Aged care class actions ‘imminent’, says NRF
With the aged care sector facing a swath of attacks for its handling of COVID-19, Norton Rose Fulbright believes it is only a matter of time before class actions are commenced.
There is a “serious risk” of industry-wide class actions against Australia’s aged care sector, global law firm Norton Rose Fulbright says, which – if brought – would place that sector under “enormous financial strain” and give rise to numerous headaches for governments, the broader healthcare landscape as well as the general community.
If such proceedings are commenced, the firm said in a statement on Wednesday, aged care providers would “need to defend those claims in a costly and distracting multi-year legal battle while trying to manage increased COVID-19 infection rates throughout their facilities, all the while experiencing a reduced intake and net repayment of refundable accommodation deposits for aged care places”.
This, the firm posited, would put the sector under extraordinary pressure with liquidity concerns and even insolvency risks coming to the fore.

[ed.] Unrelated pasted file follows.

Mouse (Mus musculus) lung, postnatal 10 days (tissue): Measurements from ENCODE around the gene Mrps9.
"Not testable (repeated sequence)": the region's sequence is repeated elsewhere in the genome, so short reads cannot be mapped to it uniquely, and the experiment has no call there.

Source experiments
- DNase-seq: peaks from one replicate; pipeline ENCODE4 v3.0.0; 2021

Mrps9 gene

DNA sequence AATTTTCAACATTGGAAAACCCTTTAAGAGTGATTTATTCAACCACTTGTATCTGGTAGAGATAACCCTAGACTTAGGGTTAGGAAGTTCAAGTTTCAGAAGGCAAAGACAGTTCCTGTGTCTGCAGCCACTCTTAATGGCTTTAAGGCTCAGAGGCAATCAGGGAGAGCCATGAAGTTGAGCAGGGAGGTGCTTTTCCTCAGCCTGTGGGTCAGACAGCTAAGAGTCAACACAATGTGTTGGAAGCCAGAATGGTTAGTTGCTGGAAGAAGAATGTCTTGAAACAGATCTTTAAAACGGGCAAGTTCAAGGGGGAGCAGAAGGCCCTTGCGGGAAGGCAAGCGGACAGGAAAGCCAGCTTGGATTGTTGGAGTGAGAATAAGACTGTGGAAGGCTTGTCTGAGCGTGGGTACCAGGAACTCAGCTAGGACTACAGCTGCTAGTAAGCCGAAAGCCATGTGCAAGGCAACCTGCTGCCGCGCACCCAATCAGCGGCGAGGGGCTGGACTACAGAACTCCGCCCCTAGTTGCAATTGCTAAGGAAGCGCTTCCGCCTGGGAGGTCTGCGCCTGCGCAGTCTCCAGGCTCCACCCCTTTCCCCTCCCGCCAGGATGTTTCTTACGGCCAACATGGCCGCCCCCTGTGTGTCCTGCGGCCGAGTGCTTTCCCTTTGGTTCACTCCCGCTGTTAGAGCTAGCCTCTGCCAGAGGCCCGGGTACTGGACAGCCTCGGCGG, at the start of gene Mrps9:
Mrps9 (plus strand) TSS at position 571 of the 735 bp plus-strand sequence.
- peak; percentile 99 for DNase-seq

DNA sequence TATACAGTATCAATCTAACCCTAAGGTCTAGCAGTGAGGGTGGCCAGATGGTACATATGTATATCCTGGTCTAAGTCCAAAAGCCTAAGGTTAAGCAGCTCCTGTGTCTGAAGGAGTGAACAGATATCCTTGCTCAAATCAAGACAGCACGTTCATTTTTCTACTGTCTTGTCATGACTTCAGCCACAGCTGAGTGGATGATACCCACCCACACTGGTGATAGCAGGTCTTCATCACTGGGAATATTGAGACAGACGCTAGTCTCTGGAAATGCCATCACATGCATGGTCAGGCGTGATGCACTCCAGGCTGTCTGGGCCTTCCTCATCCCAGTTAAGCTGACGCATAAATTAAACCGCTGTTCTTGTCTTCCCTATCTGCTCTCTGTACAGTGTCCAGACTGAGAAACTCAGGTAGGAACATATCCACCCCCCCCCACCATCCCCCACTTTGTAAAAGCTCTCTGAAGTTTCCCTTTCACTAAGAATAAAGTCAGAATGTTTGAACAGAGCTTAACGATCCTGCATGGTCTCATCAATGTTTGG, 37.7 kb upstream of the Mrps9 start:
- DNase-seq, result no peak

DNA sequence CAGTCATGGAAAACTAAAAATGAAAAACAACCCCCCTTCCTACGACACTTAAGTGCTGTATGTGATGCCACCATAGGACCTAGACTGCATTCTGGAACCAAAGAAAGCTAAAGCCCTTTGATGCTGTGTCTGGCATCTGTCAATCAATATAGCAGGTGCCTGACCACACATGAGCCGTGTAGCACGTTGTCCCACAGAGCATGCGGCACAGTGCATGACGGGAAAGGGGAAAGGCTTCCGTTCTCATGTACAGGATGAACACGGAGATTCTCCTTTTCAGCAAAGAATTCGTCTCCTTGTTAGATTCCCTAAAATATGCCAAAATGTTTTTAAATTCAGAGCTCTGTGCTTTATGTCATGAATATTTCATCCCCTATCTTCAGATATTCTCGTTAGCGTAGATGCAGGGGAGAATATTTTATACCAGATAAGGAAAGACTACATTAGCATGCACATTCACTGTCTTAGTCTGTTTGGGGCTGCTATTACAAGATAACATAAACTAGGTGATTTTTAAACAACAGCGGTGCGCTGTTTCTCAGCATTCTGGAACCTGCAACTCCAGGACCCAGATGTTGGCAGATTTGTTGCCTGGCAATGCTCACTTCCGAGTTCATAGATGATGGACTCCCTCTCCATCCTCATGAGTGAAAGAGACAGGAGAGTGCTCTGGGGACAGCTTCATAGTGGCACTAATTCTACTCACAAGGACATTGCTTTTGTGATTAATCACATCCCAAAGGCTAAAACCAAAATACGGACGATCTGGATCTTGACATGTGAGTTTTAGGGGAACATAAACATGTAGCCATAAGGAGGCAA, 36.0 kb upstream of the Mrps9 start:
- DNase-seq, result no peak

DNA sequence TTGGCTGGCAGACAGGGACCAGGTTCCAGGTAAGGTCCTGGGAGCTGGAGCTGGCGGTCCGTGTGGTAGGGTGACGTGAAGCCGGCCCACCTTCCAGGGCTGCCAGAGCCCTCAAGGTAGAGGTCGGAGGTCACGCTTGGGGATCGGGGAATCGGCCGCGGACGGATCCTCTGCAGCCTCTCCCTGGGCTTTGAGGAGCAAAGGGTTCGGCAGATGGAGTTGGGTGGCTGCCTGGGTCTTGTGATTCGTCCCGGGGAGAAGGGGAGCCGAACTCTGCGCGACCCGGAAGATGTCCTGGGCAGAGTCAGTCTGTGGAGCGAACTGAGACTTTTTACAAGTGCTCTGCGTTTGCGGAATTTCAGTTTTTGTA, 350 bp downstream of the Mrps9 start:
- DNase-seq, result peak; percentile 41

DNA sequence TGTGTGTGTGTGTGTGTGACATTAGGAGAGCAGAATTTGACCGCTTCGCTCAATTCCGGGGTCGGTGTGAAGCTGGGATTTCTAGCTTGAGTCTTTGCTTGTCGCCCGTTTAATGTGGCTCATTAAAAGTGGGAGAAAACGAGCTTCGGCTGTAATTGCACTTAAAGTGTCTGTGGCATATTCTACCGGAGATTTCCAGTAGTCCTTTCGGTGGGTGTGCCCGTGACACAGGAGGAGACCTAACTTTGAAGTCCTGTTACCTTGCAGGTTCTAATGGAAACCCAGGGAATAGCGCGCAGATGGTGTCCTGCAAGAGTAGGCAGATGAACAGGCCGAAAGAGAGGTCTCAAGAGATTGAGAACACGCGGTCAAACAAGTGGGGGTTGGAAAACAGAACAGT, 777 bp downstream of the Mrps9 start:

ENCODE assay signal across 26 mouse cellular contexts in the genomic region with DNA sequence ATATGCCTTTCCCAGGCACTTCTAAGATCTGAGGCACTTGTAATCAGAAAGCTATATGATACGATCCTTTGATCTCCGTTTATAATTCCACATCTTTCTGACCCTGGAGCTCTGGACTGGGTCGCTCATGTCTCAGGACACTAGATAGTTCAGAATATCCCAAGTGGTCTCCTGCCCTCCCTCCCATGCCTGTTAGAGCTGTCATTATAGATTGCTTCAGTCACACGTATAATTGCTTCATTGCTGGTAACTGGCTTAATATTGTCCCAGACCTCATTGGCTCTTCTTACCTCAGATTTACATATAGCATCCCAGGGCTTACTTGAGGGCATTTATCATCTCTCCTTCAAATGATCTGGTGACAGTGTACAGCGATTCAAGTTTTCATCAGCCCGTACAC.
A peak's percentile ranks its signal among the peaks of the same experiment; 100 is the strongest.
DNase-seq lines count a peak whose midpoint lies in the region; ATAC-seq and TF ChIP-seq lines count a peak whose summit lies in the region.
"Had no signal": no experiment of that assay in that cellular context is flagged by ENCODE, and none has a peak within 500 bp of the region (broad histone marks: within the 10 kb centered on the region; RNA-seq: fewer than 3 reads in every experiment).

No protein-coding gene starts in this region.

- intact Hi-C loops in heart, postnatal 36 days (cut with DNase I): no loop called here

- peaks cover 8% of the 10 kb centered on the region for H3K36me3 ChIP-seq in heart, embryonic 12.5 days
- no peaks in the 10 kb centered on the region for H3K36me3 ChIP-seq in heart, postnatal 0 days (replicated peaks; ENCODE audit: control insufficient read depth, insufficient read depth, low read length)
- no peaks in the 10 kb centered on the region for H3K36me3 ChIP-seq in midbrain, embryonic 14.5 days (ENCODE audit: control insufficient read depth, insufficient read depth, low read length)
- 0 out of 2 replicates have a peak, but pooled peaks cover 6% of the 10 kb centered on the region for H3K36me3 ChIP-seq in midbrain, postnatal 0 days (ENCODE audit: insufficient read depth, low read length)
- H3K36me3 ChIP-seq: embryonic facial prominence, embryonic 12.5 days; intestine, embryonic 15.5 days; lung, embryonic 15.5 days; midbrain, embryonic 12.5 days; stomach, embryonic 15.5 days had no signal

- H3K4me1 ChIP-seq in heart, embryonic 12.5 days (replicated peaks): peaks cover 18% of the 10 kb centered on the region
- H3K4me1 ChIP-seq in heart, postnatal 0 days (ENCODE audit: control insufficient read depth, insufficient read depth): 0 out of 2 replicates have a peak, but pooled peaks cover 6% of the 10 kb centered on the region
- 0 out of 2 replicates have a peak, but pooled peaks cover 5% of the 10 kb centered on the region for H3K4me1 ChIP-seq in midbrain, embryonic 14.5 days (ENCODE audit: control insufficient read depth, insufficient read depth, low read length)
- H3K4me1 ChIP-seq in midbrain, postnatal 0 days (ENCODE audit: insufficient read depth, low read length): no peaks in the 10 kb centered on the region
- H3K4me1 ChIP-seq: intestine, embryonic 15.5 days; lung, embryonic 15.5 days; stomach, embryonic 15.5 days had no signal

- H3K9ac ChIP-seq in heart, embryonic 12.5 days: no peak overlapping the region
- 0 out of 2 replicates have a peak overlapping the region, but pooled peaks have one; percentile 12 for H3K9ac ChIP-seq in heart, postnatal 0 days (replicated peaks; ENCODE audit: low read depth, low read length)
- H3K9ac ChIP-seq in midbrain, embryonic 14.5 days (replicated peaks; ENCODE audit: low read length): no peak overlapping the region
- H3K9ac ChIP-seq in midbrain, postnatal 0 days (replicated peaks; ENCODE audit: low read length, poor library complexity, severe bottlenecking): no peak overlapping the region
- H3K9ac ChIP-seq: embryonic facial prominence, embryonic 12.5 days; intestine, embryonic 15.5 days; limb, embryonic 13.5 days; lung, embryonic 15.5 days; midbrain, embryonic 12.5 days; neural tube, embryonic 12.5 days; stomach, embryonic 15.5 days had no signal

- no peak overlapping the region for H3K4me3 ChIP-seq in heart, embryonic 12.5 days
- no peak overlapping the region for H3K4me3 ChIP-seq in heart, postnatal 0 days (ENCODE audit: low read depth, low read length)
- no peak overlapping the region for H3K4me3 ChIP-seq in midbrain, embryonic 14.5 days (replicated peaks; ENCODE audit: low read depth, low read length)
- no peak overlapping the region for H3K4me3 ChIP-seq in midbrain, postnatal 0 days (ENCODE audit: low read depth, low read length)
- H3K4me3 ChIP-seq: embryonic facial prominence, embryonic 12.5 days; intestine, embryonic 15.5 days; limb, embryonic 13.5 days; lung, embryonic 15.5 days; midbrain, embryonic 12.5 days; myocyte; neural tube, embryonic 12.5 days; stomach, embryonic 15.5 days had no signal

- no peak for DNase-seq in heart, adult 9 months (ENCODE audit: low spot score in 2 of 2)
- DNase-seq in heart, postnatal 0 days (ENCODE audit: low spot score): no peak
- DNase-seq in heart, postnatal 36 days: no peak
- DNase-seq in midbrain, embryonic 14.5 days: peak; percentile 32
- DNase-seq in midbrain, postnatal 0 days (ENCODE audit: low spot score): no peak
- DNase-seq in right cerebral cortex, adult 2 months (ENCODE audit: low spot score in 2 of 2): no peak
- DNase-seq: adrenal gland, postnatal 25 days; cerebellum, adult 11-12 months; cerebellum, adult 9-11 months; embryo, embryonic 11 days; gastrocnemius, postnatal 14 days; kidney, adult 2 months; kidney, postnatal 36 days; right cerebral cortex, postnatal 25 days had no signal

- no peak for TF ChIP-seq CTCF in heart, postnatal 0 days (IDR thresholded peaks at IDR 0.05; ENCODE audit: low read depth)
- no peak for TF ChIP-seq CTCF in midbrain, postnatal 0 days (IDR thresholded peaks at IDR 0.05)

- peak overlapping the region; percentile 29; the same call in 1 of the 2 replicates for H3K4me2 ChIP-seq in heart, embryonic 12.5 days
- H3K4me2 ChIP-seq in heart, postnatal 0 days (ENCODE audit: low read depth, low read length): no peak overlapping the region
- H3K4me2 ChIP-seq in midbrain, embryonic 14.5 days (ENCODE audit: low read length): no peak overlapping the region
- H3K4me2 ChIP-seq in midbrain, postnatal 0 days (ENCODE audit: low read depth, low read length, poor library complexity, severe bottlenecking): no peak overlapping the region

NRF head of disputes Cameron Harvey said that, until recently, aged care and class actions were not even mentioned in the same breath.
“Now, with a significant proportion of deaths related to COVID-19 linked to clusters in aged care facilities, we believe class action claims will be inevitable,” he advised.
“The potential reputational damage, and resulting decline in demand for residential aged care, have the potential to wreak financial havoc on the sector.”
The likely spike in class actions in Australia, Mr Harvey continued, may “mimic claims already being brought overseas”.
“In the US, a $176 million class action was commenced last month against a nursing home due to [COVID-19-related] deaths at the facility,” he explained.
“Ultimately, it could be the taxpayer and governments that are left to pick up the pieces if the sector collapsed under the weight of a spike in class action claims.”
NRF partner Jack Pembroke-Birss added that while it is difficult to quantify the extent of damages, the global firm expects claims to be brought against aged care provider for breaching duties of care, “as well as from family members who suffer psychiatric harm from not being able to accompany loved ones in their final moments”.
“There is even talk of claims for false imprisonment for those residents who were wrongly told they could not leave the facility under public health orders that said nothing of the sort,” he said.
“Unlike claims for personal injury, such claims are not capped under civil liability legislation.”